The lanes would operate similarly to the Katy Managed Lanes along Interstate 10, which offer free use for carpools and charge solo drivers for a quicker trip.
There is a big difference between a toll road and an optional managed lane for congestion relief, Dallas resident Susan Morgan told commissioners last month. Related
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For Lake Highlands residents, the decision to hold up the project over tolls leaves them with nothing in terms of traffic relief.
Its a consideration that worries even some of the critics of toll roads, including state Sen. Bob Hall, R-Edgewood, who represents a sliver of Lake Highlands.
We have delayed this project long enough, Hall said.
A long list of projects are waiting for state money, and despite billions in additional investment over the next decade, it still isnt enough to address the most persistent problem spots.
Bugg, as a discussion exercise, asked TxDOT officials to analyze what could be accomplished by directing all the new congestion relief money $35.4 billion of the states $70.6 billion spending plan to the 100 most congested road segments in the state.
The reality is the worst spots in the state would gobble up all Texas transportation funding, according to the TxDOT analysis.
The top 100 list compiled annually by Texas A&M Transportation Institute is based on total delay times along the roadways. On the current list, 92 of the most congested segments are in five metro areas Houston, Dallas, Austin, San Antonio and Fort Worth with 38 of those in the Houston area.
The five areas have all of the top 50 most congested roads, topped by some familiar stretches, such as Loop 610 in Uptown, Interstate 35 in downtown Austin and Interstate 69 from the Loop 610 to downtown Houston.
TxDOT estimated costs using current and future plans and programs. Tackling the top 25 most congested roads in the state which includes 12 in the Houston area would cost $27.7 billion, while the next 25 segments would cost $10.7 billion.
With many needs and still not enough revenues to promise everything to everyone, Bugg said transportation officials still face challenges, even with more to spend.
We are indifferent to the funding streams, he said. But not indifferent to our commitment to building roads.
If the toll is used to only pay for a road, without the social engineering aspects and the toll disappears after the road is paid for I have no issue.
I realize those three “If’s”is like saying “If I was Superman I could fly.”
Toll roads make sense on one condition—any politician who votes for any measure to use the funds for anything but road construction and ongoing maintenance must be executed on the House or Senate floor—immediately.
Ditto for any attempt to circumvent this by delegating the responsibility to a Board or Committee of any kind.
It took the better part of a decade and he failure of a metro Atlanta TSPLOST vote before the governor removed the tollbooths from GA400. The road was built with the promise that tolls would be removed when they paid for the road. The road had been paid for, for some time. Long enough to also create a more than adequate fund for perpetual maintenance, had anyone done such a thing.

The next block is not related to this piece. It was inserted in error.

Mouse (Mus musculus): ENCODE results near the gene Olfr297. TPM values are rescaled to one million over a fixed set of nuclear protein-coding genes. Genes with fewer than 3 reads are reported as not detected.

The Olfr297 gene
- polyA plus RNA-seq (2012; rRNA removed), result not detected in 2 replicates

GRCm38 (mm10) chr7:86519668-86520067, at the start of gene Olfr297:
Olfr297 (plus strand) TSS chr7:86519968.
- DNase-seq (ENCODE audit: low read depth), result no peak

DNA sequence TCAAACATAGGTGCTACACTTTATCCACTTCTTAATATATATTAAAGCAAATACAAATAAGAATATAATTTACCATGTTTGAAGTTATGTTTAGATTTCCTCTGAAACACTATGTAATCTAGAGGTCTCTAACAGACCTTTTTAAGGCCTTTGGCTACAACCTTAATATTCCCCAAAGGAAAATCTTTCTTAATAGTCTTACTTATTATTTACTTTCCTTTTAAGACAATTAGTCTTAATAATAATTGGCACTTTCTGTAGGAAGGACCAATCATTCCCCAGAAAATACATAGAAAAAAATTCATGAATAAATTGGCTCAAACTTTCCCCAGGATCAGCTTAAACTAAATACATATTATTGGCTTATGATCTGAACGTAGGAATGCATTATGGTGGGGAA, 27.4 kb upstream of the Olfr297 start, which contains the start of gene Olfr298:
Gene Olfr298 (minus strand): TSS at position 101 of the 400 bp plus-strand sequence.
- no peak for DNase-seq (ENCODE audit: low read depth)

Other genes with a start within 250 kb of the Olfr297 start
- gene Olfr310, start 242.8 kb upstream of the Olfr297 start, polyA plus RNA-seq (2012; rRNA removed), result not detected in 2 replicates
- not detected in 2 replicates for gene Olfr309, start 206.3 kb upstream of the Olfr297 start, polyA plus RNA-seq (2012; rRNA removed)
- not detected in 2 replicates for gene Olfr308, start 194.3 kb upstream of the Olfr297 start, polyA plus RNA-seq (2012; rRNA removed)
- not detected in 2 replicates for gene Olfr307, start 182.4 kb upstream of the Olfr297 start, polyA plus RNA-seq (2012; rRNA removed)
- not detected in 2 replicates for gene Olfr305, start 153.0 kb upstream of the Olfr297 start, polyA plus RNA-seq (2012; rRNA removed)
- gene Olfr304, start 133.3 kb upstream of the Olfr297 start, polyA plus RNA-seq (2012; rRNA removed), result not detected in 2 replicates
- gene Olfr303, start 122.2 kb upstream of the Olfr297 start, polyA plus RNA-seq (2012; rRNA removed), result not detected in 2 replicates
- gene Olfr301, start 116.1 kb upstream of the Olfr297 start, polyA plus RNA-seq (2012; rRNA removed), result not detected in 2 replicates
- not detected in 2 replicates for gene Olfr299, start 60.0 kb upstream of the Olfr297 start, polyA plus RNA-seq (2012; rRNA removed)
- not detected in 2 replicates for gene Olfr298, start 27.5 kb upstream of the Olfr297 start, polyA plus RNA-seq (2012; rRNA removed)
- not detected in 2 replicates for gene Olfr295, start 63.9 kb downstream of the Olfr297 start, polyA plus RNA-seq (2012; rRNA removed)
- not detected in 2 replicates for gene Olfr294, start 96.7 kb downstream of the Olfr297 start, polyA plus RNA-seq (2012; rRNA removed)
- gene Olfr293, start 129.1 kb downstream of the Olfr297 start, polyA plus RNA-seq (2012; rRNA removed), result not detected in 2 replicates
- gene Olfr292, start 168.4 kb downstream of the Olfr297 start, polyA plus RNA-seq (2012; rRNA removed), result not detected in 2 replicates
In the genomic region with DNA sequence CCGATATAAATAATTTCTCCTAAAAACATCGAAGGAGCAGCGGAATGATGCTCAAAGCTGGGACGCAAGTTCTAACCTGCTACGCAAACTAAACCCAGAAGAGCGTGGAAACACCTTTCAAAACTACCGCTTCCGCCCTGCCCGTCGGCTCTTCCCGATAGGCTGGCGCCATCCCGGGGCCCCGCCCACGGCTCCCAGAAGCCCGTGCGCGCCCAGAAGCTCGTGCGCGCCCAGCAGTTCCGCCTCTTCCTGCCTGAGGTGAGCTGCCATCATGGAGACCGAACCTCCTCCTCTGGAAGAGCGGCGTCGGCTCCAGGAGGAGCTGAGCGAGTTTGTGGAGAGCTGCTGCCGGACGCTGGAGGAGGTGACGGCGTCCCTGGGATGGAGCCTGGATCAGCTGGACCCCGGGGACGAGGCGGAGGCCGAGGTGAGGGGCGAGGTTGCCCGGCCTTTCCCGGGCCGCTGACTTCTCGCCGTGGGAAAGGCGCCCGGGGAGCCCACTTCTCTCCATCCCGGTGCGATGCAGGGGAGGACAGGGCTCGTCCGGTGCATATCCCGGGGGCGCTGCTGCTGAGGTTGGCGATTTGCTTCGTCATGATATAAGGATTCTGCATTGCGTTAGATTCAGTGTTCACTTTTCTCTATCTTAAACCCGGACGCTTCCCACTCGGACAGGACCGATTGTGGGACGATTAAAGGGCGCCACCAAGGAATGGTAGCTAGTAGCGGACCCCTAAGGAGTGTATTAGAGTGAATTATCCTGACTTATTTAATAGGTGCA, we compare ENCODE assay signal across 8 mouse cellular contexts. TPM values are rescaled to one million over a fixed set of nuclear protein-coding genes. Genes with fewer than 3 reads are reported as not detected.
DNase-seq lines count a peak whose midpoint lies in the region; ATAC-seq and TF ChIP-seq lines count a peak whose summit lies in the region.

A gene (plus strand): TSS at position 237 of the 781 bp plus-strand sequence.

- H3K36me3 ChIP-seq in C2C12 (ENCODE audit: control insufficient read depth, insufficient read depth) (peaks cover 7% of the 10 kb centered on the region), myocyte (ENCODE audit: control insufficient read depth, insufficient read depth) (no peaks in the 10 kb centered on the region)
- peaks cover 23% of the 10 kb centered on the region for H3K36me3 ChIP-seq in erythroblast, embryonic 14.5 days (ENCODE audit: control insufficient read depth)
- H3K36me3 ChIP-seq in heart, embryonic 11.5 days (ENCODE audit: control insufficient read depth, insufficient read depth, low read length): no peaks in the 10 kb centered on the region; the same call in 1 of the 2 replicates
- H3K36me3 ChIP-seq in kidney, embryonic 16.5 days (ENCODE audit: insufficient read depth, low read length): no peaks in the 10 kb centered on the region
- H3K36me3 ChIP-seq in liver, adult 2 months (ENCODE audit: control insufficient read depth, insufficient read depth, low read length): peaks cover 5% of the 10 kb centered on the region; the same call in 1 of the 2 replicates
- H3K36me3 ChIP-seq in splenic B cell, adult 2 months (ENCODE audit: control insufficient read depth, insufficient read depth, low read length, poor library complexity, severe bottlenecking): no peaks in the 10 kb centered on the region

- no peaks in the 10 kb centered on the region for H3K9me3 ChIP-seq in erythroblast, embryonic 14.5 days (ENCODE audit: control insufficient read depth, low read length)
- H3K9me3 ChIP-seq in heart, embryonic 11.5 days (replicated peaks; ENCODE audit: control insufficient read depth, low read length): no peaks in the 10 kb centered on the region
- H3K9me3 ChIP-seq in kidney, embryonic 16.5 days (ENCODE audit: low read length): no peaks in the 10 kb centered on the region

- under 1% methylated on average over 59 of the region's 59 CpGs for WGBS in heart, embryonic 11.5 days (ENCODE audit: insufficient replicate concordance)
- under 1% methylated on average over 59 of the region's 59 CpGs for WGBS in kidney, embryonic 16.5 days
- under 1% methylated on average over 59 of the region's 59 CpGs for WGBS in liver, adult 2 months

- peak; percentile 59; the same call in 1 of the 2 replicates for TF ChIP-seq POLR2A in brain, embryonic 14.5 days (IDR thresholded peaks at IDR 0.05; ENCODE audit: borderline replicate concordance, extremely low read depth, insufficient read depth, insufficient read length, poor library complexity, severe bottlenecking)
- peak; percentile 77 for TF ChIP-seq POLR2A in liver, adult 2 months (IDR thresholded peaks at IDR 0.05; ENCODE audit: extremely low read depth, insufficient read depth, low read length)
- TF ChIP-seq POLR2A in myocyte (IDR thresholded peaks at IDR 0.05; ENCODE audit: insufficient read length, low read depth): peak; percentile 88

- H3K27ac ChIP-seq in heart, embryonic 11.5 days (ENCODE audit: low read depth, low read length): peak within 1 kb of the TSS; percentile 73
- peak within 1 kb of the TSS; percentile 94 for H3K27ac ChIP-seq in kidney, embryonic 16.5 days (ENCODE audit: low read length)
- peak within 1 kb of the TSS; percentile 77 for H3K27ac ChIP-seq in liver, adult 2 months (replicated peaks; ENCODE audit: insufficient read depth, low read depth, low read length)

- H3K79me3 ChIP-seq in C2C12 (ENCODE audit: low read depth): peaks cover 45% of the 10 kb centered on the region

I was glad it finally turned out like it did, that people had long enough memories to hold elected officials feet to the fire on the issue.
The first time I drove to PA on the really bad roll roads I thought.. who in the world trusted someone to do what they said. Paying for the same stretch of pavement daily is like bringing your empty milk jug back to the store and paying for another gallon.
I never dreamed the south would do stupidly embrace that concept.
They will never use your taxpayer dollar as they said, so stop trusting them to do so.
The tide turned with the TTC.
The corruption in that boondoggle poisoned the well for a long time to come.
Seems simple enough. Write off the top 25 problems and let folks find work-arounds. (I avoid 625 East, for example). There's enough money for the rest.
Unmentioned are the problems caused by poor design choices and TxDot induced congestion. For example, many of the lanes are designed so that the tires pound on the concrete seams instead of having the concrete panel widths match the lane width. This hastens the need for repairs, funneling money into the pockets of the contractors, but greatly increases congestion from those projects over the long run. Exit ramps too close to the cross streets back up traffic down onto the expressway. Lanes that end just past an exit instead of making the lane an 'exit only'.
The only question in my mind is whether the TxDot engineers are incompetent, or corrupt.
“If the toll is used to only pay for a road, without the social engineering aspects and the toll disappears after the road is paid for I have no issue...I realize those three Ifsis like saying If I was Superman I could fly.”
Correct. They’re used as piggy banks for the simple reason that highways are VERY CHEAP to build (on a per vehicle-mile basis) relative to their value to drivers. So, while, it may only cost 2 or 3 cents per vehicle-mile to build a highway, people who benefit from that highway will pay 10 to 20 cents per vehicle-mile (and much more if the road is a virtual monopoly through a congested area). And guess which of the two costs government chooses to charge their people?